The United States has the second-highest child poverty rate among the world’s richest 35 nations, and the cost in economic and educational outcomes is half a trillion dollars a year, according to a new report by the Educational Testing Service.
The report, called “Poverty and Education, Finding the Way Forward,” says that 22 percent of the nation’s children live in relative poverty, with only Romania having a higher rate in the group of 35 nations. (Next are Latvia, Bulgaria, Spain, Greece, Italy, Lithuania, Japan and Portugal, it says; the country with the lowest child poverty rate is Iceland, and the second lowest is Finland.) The report notes, though, that the official U.S. poverty rate is incomplete, and that other data show that 48 percent of the population had incomes in 2011 that are considered inadequate or not livable. (Relative poverty rates refer to people with incomes below 50 percent of the poverty threshold.)
It is estimated that the economic and educational effects amount to some $500 billion a year, the report says. Compared with children whose families had incomes of at least twice the poverty line during their early childhood, poor children:
*completed two fewer years of school
*earned less than half as much money
*worked 451 fewer hours per year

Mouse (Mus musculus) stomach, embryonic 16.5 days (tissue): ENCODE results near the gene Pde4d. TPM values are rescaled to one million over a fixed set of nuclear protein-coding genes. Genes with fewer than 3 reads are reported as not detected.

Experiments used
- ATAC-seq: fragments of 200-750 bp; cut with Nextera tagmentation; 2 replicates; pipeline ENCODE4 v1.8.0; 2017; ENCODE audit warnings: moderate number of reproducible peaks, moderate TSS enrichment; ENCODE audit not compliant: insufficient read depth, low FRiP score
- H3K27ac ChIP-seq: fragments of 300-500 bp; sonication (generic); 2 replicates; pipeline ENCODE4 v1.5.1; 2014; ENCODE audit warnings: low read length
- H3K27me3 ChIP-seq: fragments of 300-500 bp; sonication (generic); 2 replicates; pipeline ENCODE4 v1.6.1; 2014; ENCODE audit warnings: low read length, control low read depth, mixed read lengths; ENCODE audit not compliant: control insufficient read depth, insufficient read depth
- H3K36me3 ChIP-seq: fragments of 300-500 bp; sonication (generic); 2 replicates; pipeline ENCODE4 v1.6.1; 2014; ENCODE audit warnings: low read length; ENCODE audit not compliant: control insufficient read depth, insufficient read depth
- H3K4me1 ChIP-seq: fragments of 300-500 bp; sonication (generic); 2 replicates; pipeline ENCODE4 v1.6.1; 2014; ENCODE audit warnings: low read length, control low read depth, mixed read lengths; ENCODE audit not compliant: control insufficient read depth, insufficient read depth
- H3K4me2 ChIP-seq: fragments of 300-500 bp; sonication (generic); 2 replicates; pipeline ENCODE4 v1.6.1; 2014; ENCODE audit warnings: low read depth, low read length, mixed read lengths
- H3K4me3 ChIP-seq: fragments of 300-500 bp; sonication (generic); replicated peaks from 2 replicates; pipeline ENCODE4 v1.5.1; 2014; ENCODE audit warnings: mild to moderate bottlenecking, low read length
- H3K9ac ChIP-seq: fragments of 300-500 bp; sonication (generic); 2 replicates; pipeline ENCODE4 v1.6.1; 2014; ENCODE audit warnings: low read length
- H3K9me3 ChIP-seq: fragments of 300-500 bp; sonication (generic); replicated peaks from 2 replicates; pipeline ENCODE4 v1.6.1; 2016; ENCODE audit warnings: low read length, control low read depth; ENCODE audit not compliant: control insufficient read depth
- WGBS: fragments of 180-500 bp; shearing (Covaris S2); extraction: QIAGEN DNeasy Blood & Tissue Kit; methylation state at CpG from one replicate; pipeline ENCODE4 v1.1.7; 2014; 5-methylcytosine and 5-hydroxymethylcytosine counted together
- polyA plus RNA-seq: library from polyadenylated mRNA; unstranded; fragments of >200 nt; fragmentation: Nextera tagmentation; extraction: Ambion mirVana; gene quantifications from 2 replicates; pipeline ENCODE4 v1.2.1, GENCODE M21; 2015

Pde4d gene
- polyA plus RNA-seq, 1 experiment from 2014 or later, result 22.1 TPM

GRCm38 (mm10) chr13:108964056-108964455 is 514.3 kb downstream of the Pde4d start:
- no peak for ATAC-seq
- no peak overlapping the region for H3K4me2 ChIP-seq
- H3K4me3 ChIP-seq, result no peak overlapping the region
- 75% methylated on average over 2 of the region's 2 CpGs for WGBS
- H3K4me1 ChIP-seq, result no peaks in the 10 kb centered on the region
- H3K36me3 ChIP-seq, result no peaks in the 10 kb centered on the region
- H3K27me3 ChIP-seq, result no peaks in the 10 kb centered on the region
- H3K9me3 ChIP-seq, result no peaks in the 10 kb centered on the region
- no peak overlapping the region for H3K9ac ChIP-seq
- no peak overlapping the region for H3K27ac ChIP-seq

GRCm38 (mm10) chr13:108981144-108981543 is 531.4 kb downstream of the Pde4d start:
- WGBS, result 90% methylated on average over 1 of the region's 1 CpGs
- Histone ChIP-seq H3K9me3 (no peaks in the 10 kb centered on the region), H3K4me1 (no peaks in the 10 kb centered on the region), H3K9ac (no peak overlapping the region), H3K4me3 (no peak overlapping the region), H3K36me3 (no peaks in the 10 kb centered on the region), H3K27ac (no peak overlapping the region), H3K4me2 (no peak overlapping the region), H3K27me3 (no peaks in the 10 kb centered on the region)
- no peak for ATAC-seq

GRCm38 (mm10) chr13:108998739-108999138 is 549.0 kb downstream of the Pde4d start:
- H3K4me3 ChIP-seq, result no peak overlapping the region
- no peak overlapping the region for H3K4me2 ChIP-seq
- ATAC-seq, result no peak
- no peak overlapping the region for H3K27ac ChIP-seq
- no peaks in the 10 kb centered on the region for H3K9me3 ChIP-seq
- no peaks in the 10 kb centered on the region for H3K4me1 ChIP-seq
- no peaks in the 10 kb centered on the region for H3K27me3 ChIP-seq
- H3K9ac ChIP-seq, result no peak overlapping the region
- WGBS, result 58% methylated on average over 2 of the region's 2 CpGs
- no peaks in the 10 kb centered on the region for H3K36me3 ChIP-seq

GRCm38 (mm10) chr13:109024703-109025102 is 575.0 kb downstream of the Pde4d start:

*received $826 per year more in food stamps
*were nearly three times as likely to have poor health
Furthermore, poor males were twice as likely to get arrested and poor females were five times more likely to have a child out of wedlock.
There are big differences in educational outcomes as well, the report said:
Education has been envisioned as the great equalizer, able to mitigate the effects of poverty on children by equipping them with the knowledge and skills they need to lead successful and productive lives. Unfortunately, this promise has been more myth than reality. Despite some periods of progress, the achievement gap between white and black students remains substantial (Barton & Coley, 2010). Yet today, income has surpassed race/ethnicity as the great divider. Income-related achievement gaps have continued to grow as the gap between the richest and poorest American families has surged. As researcher Sean Reardon of Stanford University explained recently in The New York Times: ‘We have moved from a society in the 1950s and 1960s, in which race was more consequential than family income, to one today in which family income appears more determinative of educational success than race’ (Tavernise, 2012, para 4)